Cancer is a word no one wants to hear regarding their health, but the reality is almost everybody knows someone that has or has had cancer. The statistics for 2012 are high, with an estimated 1,638,910 newly diagnosed patients and 577,190 deaths resulting from all forms of cancer. While the numbers are grim, research on many fronts has resulted in prolonging the life expectancy of terminal patients and saving countless lives.
In fact, the new or somewhat new arsenal against cancer is immunotherapy – training a patient’s own immune system to destroy the cells. Although this observation was made more than a century ago it is just now showing the full promise of the therapy.
Immunotherapy is also called biologic therapy or biotherapy; in cancer it is used by stimulating different components of your immune system or adding man made immune system proteins so they can attack the cancer cells. This observation was first made in 1891 by William Coley, MD, a surgeon from New York who noticed some of the cancer patients that were getting infected after their surgery showed some improvement. This led to him treating his cancer patients by infecting them with a bacterium which later became known as the Coley toxins. The body reacted to the infection with a stronger immune response which in turn helped some of the cancer patients.
Fast forward a century or so and we are where we began, but with the added benefit of infinitely more understanding about the human immune system. Disorders such as AIDS and the HIV virus have shown researchers invaluable insight into how the body reacts when it is being attacked. This and other data eventually led researchers to visit Coley’s therapy with a new pair of eyes.
Immunotherapy is used as a single therapy or in combination with other types of treatment to address a particular cancer - and attack only the cancers cells. Unlike radiation which poisons the entire body and has a multitude of side effects the precision of immunotherapy will be welcomed by patient going through systemic treatments. This however doesn’t mean radiation will be excluded from some immunotherapy treatments.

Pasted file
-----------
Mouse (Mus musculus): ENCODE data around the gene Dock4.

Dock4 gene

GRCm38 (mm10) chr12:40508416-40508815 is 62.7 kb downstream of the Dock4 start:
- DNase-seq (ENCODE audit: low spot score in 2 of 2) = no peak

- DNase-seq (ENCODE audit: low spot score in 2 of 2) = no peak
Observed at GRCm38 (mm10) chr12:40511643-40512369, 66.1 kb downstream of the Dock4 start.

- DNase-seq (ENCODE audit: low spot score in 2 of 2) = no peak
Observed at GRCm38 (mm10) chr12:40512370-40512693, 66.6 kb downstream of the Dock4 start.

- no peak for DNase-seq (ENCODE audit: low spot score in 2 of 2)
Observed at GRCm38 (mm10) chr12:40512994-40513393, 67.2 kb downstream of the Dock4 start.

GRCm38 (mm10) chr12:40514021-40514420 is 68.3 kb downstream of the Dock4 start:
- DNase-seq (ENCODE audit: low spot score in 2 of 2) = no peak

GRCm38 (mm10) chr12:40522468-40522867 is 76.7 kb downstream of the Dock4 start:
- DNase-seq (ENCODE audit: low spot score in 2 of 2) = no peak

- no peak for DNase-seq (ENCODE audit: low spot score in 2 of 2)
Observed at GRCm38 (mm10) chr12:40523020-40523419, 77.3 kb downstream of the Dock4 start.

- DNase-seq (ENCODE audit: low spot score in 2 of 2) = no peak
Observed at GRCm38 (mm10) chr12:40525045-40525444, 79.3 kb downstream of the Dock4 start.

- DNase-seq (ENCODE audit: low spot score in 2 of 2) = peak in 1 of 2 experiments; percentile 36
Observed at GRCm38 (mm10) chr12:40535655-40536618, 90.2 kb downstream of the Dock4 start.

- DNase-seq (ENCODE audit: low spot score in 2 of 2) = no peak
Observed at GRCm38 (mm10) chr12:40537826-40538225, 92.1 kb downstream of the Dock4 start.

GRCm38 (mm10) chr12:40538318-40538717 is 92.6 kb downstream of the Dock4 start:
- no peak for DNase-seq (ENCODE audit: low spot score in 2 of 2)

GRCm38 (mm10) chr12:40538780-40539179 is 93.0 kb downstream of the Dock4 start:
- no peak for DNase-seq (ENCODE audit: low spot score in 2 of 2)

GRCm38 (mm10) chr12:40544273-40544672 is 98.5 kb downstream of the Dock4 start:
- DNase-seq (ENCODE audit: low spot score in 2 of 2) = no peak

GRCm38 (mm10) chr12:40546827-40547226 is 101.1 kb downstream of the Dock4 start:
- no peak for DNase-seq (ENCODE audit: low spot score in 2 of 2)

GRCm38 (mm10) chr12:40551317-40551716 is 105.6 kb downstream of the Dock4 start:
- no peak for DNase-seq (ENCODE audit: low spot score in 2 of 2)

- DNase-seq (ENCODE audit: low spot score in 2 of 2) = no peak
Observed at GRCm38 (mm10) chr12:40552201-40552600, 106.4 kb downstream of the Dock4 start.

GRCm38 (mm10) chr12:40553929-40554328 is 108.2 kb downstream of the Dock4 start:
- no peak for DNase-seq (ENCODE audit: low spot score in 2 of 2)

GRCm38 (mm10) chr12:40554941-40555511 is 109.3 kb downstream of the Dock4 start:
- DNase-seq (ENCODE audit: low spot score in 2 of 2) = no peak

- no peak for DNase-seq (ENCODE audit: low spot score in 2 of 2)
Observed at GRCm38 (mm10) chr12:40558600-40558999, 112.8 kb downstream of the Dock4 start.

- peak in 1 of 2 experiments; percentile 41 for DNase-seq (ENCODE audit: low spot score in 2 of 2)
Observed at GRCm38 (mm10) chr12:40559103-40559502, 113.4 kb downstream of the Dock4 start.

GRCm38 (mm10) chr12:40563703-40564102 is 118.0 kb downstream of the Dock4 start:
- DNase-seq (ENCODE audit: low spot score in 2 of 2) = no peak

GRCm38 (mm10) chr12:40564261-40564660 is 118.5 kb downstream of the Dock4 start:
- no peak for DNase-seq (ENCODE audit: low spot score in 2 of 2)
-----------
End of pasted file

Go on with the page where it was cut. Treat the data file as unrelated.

Immunotherapy is classified into three parts:
- Cancer vaccines – that could possibly help prevent or treat cancer
- Monoclonal antibodies – man-made proteins or antibodies that can be designed to attack different parts of the cancer cells
- Non-specific immunotherapies – this therapy boosts the overall immune system which may result in the body being able to fight the cancer
The first cellular immunotherapy was approved for prostate cancer in 2010 and today there are many promising clinical trials in different phases under way.
Immunotherapy has great potential against some forms of cancers and therein lies the problem with every new hope to cure the disease. There will not be one magic bullet that will cure every known cancer, but each victory over a particular form of cancer brings researchers closer to finding out how to defeat it once and for all.
Edited by Jamie Epstein